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The Sports Betting Diaries (Grand National Special) With Neil Channing

TAGs: Grand National, Lee Davy, Neil Channing, The Betting Emporium, The Sports Betting Diaries

the-sports-betting-diaries-grand-national-special-neil-channingWe are just days away from the greatest horse race in the world – The Grand National – and so I grabbed hold of one man who will be taking a particular interest in the race, Mr Neil Channing. Channing has joined forces with the Hendon Mobster, Joe Beevers, to start the Betting Emporium, a sports betting tipping service. The site has started exceptionally well with Channing’s Cheltenham tips turning a 51-point profit. So the pressure is on for another fine Aintree performance.

Here is the history of the Grand National straight from the life of Neil Channing.

Why does the Grand National hold such an appeal over the entire country?

The Grand National nearly died, and I hate to say it, but The Sun newspaper saved it. I guess Red Rum was a big factor – winning it three times during the 70s, a time when we had just three TV channels and the whole country seemed to tune in. Later the Aldaniti story and Bob Champion battling cancer to ride the winner was made into a movie. It is dangerous and it appeals to the English sense of pointless adventure for the sake of adventure, it gives the little man a chance and the BBC have always made it pretty high up in their list of important national, as well as sporting events.

What does the Grand National mean to you?

I get excited about it, and it might be my favourite race in terms of looking forward to one race, but Cheltenham as a whole is 100x more exciting. It is a way of looking back at milestones in your life though. Each winner reminds me of different times and I can remember what was going on in my life at the time of each National.

Did you have any family traditions?

My family usually bet on the National, but they really could take it or leave it. I’m sure they’ll all be watching it and they’ll ask me for tips, but generally they’ll ignore me and bet on their own things. I did go to the National the year Hello Dandy won, (1984), with my Mum and Dad. I was 16 or 17.

Can you remember your first bet?

I think I had 25p on Andy Pandy in 1978 but I may have imagined that. I think the first one was Spartan Missile who was 2nd to Aldaniti in 1981. I was on each-way, and I also bet on the third.

Can you remember your first winning bet?

Apart from place bets making small profits, the first winner I picked was in 1984 – Hallo Dandy.

What is your greatest Grand National memory?

In 1994, I had the straight forecast – I just thought it was too easy only picking the winner. The whole family were going to a wedding and I remember watching the race while everyone else was busy doing wedding stuff and walking in front of the screen.

And worst?

In 1997, I was going to Aintree to be a bookie and the IRA bomb scare stopped that. Luckily we hadn’t set-up and taken bets so we just grabbed all the gear and made a run for the motorway. Seven hours in the car to spend 20 minutes standing around at a racecourse and come home. We didn’t go back for the race on the Monday.

Who are the greatest Grand National Jockeys, Trainers and Horses?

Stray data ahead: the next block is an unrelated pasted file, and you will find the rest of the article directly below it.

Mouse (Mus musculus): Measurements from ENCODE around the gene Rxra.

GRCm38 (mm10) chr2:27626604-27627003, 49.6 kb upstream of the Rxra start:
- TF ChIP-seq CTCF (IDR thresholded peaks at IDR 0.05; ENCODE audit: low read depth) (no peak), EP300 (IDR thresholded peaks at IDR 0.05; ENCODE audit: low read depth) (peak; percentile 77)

Grand National jockey is a tough one. I respect all of them for their bravery, but I don’t really rate many of them as top jockeys. It’s hard to argue with McCoy, Walsh and Carberry and I liked Jim Culloty and Mick Fitzgerald. My favourite though would be Richard Dunwoody. Trainer-wise nobody has really dominated in recent times but two I like generally are Venetia Williams and Nigel Twiston-Davis so I’ll say them. It’s tough for horses to peak for the race and as they age they quickly go downhill. I think you only really get two shots at it, which is why the achievements of Red Run are so incredible.

Biggest load of money won?

I can’t remember winning a massive amount in terms of my overall betting, on the race. I maybe have never broken five figures on it, but I usually have that sort of amount in play with lots of different bets and I always make a book and lay a lot of horses. In terms of significance at the time then Minnehoma and Just So filling 1st and 2nd was the biggest.

Biggest loss?

The biggest loss would be when I’ve been laying horses. I think Bobbyjo, Papillon and Hedgehunter were the worst. Would have been close to five figures.

What are you looking for in a Grand National horse?

I like a stayer. People always used to say a good 2m4f horse could use its speed and cruise home. That theory is now out of fashion, but I made a lot of money opposing it. I think the ground is the single-most important thing to consider when picking the winner. On soft you obviously want a dour stayer and on firmer ground you can cross those ones off and take a younger, improving 3m horse.

Finally, a Great Grand National Story

The best one I can think of was when one firm did great each-way terms on the race. I was busy on the day and so I asked my girlfriend to place a bet. The shop had a man out front looking for novice bettors. He was happy to explain how to write out a slip and have a bet. My girlfriend let him go to the trouble of explaining what each-way meant and patronise her liberally and then he asked for her horse, so they could write the slip together. He then suggested ticking the box for each-way and asked if she was having £1, £2 or a fiver.

She produced a wedge of cash and asked for £600 each-way.

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